There comes a time when you are faced with a moment that signals a major turning point in your life. Sometimes that moment heralds brighter days ahead, and other times it serves as a harbinger of stormy weather and trials to come. I wish I can say my “moment” is an example of the former, but unfortunately it is of the latter. My moment came when I could no longer remove the red appearing on a spreadsheet.
I have a spreadsheet that keeps track of my expenses and how many months of money I have left to spend. This spreadsheet also has macros programmed into the columns to make the text bright red and the columns dark red to show at what point I will run out of money. It’s a valuable tool to have as a job seeker because, after all, you have to watch what you spend if you have no income.
Each time that red appeared, I take an hour or so to go over what I spend to see what expenses can be trimmed or cut out entirely. I cancelled my cable a while back, so that’s $50 Canadian per month back into the budget. I re-negotiated my land line and Internet costs a year ago last fall, so that’s $38 per month saved. Whenever there was a McDonald’s or Burger King coupon that offered a meal for only $3.00, I rationalized one day a week of junk food for dinner was not going to give me a heart attack and saved a few dollars a week there as well. Instead of going into a regular clothing store for shoes, jeans, or shirts, I tried Goodwill and saved money on a good deal. Once my analysis was done, the red would disappear.
Not this time, however. The red did not go away. I have cut all I could, and pulled my last rabbit of the fiscal hat. This is my moment I am talking about. By my calculations, I only have a few months left before I run out of cash and am forced to move out of my home.
This is the nightmare scenario job seekers have to prepare for in case it does happen. This is the day everything around you comes crashing down and you better have a plan to land on your feet when the floor gives out from under you. As a job seeker, I have considered and prepared for the possibility that day, that moment, would come. For the past year I’ve been going through my home and either selling, putting into storage, or outright pitching things that I needed to get rid of to lighten my load. I refer to it in my discussions with my employment assistance centre contacts as the Plan Z or “Oh S-” scenario. Most people have a Plan A or B in how to deal with things. I’m a planner’s planner in both my professional and personal life. My plan letters run from A to Z.
Despite the planning, my life is still going to undergo a very significant change. If I move out of my home, I either have to stay in temporary residence with a friend, a family member, social housing if I qualify, or a men’s shelter. Either of the choices means I lose my independence and become a person of no fixed address. There’s also the consideration of my retirement that I have painstakingly built up over time. Do I cash it now to give myself breathing room but at the cost of a tax hit and living in poverty during my retirement years, or hope that I get through the rough patch now so I can enjoy my golden years in financial comfort?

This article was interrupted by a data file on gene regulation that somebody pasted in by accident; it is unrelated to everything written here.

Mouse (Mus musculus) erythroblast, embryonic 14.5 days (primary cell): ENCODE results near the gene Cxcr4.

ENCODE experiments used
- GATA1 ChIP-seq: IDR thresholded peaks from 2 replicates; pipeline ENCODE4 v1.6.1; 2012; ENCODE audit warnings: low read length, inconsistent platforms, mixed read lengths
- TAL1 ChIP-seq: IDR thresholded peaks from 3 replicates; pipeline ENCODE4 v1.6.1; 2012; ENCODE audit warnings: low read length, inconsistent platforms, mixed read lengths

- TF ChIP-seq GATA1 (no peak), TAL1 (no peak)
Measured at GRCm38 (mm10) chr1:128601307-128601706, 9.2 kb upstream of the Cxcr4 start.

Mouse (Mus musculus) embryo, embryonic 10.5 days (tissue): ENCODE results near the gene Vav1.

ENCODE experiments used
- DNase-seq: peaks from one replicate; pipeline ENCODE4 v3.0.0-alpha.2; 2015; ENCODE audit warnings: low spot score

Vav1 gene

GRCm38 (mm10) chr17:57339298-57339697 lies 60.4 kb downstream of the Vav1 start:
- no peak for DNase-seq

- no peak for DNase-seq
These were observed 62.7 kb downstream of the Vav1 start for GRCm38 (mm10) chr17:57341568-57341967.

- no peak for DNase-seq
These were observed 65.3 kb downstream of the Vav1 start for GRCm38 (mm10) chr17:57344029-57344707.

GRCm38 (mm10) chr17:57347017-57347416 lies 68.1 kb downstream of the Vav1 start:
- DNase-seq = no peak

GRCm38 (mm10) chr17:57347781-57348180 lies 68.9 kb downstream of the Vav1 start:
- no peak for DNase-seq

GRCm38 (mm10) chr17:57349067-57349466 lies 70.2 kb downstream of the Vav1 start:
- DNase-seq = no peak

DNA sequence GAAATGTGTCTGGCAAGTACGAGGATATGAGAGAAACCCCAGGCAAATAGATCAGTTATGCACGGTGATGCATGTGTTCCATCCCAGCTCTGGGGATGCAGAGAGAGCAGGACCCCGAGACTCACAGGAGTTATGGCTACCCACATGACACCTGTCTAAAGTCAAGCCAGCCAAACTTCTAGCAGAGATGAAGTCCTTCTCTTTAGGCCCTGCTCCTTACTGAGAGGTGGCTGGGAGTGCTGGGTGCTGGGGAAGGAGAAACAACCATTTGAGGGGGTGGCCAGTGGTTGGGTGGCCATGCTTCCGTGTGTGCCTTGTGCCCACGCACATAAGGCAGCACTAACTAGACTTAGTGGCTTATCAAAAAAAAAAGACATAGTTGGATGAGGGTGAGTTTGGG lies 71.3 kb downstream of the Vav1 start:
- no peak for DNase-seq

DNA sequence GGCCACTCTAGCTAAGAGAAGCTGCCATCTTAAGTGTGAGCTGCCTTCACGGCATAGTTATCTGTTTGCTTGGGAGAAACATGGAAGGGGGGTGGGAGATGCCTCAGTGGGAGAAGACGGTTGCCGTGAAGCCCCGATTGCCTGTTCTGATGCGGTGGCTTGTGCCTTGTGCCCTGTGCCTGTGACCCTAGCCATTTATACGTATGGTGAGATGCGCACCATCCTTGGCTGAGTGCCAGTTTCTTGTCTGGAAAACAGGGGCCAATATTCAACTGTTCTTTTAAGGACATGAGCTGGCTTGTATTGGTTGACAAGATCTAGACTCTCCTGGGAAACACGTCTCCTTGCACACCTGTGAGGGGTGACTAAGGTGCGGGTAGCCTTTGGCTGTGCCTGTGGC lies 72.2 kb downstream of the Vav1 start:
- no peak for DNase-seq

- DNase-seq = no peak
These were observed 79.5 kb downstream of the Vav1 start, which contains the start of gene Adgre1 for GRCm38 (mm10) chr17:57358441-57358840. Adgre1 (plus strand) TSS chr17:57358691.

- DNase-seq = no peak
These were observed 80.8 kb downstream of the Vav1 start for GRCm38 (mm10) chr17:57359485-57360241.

I now face decisions to be made that make my past job search planning seem like child’s play in comparison. I need to reallocate a bulk of my time to prepare for what will come and what steps I will take to handle it. This will affect my job search. This certainly affects this blog’s future.
I loved doing this blog. When I started the blog in March 2012, it began as a “thing-to-do” as part of a massive job search machine. It never was selected as a “Freshly Pressed” by WordPress, but that’s okay: that’s not what I was shooting for. It was not the most popular blog around, but again, that wasn’t what this blog was about.
The purpose of this blog was to draw attention to my job search, to help me return to employment. For the past 50 posts, I shared with those who followed my efforts what it was like to be a job-seeker in this jobless recovery. In those posts, I wrote about the catch-22’s of experience, the failure of employment centres, government, and business to recognize the serious nature of unemployment and its impact on our society. I showed how I stepped out of my comfort zone as a shy person by embracing social media as part of my job search that showcased my willingnes to work. I stressed that being unemployed does not mean you are lazy or should be treated like some sort of social misfit. I shared with the reader my good and bad job search moments, my depression, and my rock bottom moments that made me wonder if it was even worth carrying on, yet in the end I found a way, thanks to supportive comments from people, some even coming from fellow bloggers. I touched on the personal introspection the job search gave me and my willingness to adapt and consider new alternatives . I also discovered, despite being out of work for so long, that I have reason to be grateful for the things I have while still being humble enough to admit my failings. Most importantly, I shared all of this under the uncompromising glare of public scrutiny.
It’s only fitting that I end the blog the way it started, with the picture of the “Business Man” statue near the St. Clair subway station. No matter what happens to me, I still want to be like this statue. I want to go to work, and by thunder I’m somehow going to find a way to do it!
I’m not deleting the blog, though. The blog will stay up for as long as I maintain an account on WordPress. It needs to stay up. It tells a story that is very important to read. We have a serious unemployment problem. It is my hope someone, like a captain of industry, a member of government, or a social activist with clout will read this and do something to make things better for people like myself who who have the desire…the right…to work.
Until then, as I’ve always ended in each post, “Thanks for Reading”